FIRST Robotics Sprocket

FIRST provides opportunities for middle school and high school students to work together and build robots – what could be cooler! We’ve helped a variety of FIRST LEGO League (FLL), FIRST Tech Challenge (FTC), and FIRST Robotics Challenge (FRC) teams over the years. We were asked if we could help them make some custom sized chain idlers because the correct sized ones didn’t exist. They drew up a file making sure to make proper gear teeth and we’re ready to go. If you didn’t know, you can also borrow a model from McMaster-Carr if the correct size exists.


  • 1/8” Sheet of Aluminum at least 3” x 3”
  • 25 size Chain (so you can check sprocket fit)
  • 1/8” End Mill
  • 1/4” End Mill (not required but makes center cut quicker)


  • CNC cutting machine - like a PCNC 440
  • Windows computer running CamBam (or your own CAD to CAM solution)
  • Vise or other workholding solution (vacuum table, double sided tape, etc work better for sheets)


  1. The first step is to fixture your plate to hold it properly during cutting. We ended up just gently squeezing it in the vise, but that causes deflection and makes it more difficult to control the depth per pass. I’d recommend an alternative fixturing strategy for better results. You’ll notice in our CAM step we ended up cutting 0.020” deeper than the stock thickness due to the deformation. Once you have the part secured in the vise, set up your 1/4” and 1/8” tools and input the correct tool numbers and offsets into CamBam. Our first operation will cut the hub out of the center of the part with the 1/4" end mill. We’re cutting the center first to maintain stiffness on the press-fit clearance – the chain ring geometry isn’t nearly as critical. Our first pass removes all of the material except for 3 tabs that are cut off in our finishing pass. By leaving the ring center, we keep some stability until the very last passes.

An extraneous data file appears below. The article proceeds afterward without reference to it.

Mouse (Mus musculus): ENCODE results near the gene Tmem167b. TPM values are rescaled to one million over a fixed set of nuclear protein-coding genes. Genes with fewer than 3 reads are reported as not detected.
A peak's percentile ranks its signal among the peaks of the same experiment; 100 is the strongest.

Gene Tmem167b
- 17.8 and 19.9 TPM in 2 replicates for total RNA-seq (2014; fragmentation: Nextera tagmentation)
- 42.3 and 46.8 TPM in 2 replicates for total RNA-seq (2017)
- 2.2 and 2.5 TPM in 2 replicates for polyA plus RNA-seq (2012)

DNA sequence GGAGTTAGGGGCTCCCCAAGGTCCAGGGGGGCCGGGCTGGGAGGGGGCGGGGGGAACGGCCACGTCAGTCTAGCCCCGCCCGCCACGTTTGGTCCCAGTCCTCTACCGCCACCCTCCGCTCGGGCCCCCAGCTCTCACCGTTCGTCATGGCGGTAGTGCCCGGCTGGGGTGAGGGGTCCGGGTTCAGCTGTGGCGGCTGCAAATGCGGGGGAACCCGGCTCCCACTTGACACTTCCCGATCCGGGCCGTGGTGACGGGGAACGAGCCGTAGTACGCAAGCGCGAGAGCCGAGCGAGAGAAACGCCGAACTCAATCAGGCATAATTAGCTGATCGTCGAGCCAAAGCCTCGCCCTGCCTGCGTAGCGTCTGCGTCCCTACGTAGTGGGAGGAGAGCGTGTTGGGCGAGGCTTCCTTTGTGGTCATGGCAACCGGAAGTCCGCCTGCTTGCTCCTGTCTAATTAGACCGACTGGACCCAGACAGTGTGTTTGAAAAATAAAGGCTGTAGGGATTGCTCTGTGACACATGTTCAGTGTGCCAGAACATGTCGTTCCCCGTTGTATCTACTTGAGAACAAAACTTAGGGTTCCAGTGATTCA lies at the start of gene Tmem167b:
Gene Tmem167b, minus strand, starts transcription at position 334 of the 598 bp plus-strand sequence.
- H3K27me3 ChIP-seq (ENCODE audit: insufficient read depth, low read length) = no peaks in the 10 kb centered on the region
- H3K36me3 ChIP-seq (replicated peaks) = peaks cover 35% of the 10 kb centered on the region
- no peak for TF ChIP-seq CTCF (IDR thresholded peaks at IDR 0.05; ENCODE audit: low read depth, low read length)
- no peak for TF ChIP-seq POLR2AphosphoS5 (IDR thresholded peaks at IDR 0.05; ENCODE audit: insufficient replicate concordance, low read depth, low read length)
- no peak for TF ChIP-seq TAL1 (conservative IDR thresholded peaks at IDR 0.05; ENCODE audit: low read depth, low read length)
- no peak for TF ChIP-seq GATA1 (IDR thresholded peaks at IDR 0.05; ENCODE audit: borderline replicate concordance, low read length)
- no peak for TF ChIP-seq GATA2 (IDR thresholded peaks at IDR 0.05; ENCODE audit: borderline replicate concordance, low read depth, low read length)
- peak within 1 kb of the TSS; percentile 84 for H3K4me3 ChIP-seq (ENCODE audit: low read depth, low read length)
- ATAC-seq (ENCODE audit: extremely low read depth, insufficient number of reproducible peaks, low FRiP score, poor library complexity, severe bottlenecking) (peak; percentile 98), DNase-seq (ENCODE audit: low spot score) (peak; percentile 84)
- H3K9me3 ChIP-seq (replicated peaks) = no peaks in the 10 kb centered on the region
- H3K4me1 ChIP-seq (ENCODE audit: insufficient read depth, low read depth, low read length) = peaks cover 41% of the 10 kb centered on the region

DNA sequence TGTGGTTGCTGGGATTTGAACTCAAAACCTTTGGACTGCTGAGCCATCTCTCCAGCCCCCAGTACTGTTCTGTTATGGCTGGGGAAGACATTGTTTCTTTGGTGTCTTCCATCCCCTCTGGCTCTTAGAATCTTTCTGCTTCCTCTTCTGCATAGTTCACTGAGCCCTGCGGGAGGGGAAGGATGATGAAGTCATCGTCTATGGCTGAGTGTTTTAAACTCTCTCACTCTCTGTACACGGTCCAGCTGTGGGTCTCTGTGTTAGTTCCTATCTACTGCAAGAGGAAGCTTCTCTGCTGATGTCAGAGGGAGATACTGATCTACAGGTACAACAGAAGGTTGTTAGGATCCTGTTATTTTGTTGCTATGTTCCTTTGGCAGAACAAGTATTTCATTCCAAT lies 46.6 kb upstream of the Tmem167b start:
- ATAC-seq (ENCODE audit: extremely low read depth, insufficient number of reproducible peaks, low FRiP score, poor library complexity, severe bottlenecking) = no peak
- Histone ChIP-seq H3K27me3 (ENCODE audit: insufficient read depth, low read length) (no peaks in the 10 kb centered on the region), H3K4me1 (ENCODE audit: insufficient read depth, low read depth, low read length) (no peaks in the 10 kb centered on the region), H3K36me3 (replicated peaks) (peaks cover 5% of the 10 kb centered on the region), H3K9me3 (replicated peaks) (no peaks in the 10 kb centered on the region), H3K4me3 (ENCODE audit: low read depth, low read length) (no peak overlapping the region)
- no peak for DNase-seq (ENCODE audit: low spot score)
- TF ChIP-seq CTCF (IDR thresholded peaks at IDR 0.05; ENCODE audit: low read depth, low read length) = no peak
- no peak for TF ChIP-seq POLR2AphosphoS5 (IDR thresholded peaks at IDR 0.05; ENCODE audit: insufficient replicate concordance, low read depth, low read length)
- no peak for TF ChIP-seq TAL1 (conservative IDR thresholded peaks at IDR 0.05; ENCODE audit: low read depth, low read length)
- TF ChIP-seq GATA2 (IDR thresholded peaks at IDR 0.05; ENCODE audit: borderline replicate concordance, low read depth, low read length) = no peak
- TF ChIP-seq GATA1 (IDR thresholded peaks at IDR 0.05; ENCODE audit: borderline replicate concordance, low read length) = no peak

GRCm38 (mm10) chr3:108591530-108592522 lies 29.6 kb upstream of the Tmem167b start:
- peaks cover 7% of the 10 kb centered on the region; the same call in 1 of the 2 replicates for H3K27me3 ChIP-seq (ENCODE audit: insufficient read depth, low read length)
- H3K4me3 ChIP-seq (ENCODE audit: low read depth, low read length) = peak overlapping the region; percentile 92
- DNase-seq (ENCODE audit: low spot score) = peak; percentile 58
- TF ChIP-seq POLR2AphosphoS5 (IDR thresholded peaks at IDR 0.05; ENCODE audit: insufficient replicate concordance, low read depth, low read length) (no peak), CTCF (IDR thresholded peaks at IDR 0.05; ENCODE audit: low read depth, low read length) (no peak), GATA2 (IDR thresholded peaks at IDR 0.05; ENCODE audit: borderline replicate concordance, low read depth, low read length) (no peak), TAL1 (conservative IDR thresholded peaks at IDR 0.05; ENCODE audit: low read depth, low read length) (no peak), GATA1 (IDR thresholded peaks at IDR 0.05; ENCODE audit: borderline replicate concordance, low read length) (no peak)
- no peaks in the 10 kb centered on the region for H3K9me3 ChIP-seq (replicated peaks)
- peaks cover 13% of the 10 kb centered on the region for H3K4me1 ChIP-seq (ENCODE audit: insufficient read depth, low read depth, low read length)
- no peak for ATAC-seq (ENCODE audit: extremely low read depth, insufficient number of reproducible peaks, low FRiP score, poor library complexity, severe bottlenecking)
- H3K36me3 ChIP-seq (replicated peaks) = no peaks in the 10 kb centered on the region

2. Once the center hub is completed, swap tools to the 1/8” cutter and cut out the perimeter.
  3. We set the finish passes to utilize the 1/8” cutter, but also to save you another tool change.
  4. After the sprockets are cut out you’ll need to deburr the edges. If you have a polisher/tumbler, you’ll have a quick time for clean up, otherwise get out the round file and break those edges.The chain will wear them down quick enough if you’re lazy, but that's not recommended.Lastly press (or drop) the sprocket on the bearing, if you have too large a clearance, use some Loctite retaining compound to take up the slop.
  5. Check the chain fit by looping chain all the way around the sprocket – don’t just check a few links as it won’t be obvious if it was cut deep enough until you’ve made a complete circle around the sprocket.
  6. Install the sprocket on your robot, and get into the FIRST arena!